CHICAGO (Reuters) - Japan’s decision to hike tariffs on frozen beef imports from the United States could disrupt sales and harm trade relations between the two countries, U.S. Agriculture Secretary Sonny Perdue said on Friday.
Japan will raise tariffs from August on imports of frozen beef, popular in beef bowl dishes, from the United States and some other countries to 50 percent from 38.5 percent, until next March, the Ministry of Finance said on Friday.
“I am concerned that an increase in Japan’s tariff on frozen beef imports will impede U.S. beef sales and is likely to increase the United States’ overall trade deficit with Japan,” Perdue said in a statement. “This would harm our important bilateral trade relationship with Japan on agricultural products.”
The tariff hike is a “safeguard” mechanism to protect domestic farmers, Japan’s ministry said. It is the first time it has been used since 2003.
Japan is the top destination for U.S. chilled and frozen beef, with trade valued at $581 million this year through May. Exports of chilled beef from the United States to Japan totaled 57,970 tonnes during that period and frozen beef exports were 44,760 tonnes - valued at $414.4 million and $166.7 million, respectively, according to U.S. Meat Export Federation data.
Tyson Foods Inc, the largest meat processor in the United States, said on Friday it supported U.S. government efforts to address the issue with Japan.
The tariff hike comes as the U.S. beef industry is expecting an increase in supplies, according to two recent U.S. Department of Agriculture reports.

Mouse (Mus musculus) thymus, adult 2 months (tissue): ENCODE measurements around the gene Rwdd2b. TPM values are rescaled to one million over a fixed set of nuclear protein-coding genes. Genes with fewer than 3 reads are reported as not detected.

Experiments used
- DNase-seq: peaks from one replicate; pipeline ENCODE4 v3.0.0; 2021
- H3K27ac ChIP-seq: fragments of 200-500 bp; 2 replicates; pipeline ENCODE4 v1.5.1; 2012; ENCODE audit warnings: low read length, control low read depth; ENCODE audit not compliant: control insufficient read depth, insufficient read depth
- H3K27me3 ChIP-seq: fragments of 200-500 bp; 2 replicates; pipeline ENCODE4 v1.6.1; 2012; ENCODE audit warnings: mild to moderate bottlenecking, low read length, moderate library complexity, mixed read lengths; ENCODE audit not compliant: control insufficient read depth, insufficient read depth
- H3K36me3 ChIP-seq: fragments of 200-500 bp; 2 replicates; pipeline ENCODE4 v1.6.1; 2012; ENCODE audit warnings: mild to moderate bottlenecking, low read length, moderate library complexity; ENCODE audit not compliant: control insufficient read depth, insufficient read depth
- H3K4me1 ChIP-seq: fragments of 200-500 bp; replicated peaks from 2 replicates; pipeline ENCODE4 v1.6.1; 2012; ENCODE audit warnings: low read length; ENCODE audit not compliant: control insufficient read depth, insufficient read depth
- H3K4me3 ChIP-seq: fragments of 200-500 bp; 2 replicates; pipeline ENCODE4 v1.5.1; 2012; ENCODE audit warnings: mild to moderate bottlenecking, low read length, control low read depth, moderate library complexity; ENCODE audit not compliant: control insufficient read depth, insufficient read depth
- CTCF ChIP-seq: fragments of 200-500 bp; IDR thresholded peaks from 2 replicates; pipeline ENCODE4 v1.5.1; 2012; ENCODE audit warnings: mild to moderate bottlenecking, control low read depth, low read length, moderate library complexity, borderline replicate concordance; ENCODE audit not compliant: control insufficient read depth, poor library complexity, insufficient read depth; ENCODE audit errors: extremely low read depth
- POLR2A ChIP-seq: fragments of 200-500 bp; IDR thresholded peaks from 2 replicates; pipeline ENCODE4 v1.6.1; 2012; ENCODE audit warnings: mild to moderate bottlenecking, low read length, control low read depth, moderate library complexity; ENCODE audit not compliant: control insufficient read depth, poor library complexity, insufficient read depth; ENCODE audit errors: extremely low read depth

“U.S. beef needs all the demand it can get,” said John Nalivka, president of industry research firm Sterling Marketing.
The expected ample U.S. beef supplies could mean export prices fall to compensate for the increased tariffs or demand could switch to chilled beef imports.
Among the countries not affected by the tariff increase are Australia and Mexico because they have economic partnership agreements with Japan.
Australia could still struggle to win market share as its prices remain high because of a drought that has cut cattle numbers, said Nalivka, who added that a weaker U.S. dollar could help offset the tariff increase.
Mexico sends about 2.7 percent of its total exports to Japan, mostly frozen beef, and could take advantage of the tariffs to boost that.
“This does present an opportunity for Mexico,” said Rogelio Perez, the top trade official with Mexican cattle growers association AMEG.
Any new beef exports to Japan from Mexico, however, would not occur until at least September.
Additional reporting by David Alire Garcia in Mexico City; Editing by Jo Winterbottom and Matthew Lewis